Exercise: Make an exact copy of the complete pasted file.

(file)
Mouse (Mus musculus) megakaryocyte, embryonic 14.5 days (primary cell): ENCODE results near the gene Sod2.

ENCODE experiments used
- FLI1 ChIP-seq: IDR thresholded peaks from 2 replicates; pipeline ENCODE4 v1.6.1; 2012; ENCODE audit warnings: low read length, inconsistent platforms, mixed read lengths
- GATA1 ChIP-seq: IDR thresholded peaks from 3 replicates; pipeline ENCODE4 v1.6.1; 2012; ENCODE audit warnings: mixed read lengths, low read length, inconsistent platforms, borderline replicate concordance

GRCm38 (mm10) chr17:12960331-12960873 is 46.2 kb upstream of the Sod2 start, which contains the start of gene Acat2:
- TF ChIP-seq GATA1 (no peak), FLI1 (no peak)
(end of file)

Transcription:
Mouse (Mus musculus) megakaryocyte, embryonic 14.5 days (primary cell): ENCODE results near the gene Sod2.

ENCODE experiments used
- FLI1 ChIP-seq: IDR thresholded peaks from 2 replicates; pipeline ENCODE4 v1.6.1; 2012; ENCODE audit warnings: low read length, inconsistent platforms, mixed read lengths
- GATA1 ChIP-seq: IDR thresholded peaks from 3 replicates; pipeline ENCODE4 v1.6.1; 2012; ENCODE audit warnings: mixed read lengths, low read length, inconsistent platforms, borderline replicate concordance

GRCm38 (mm10) chr17:12960331-12960873 is 46.2 kb upstream of the Sod2 start, which contains the start of gene Acat2:
- TF ChIP-seq GATA1 (no peak), FLI1 (no peak)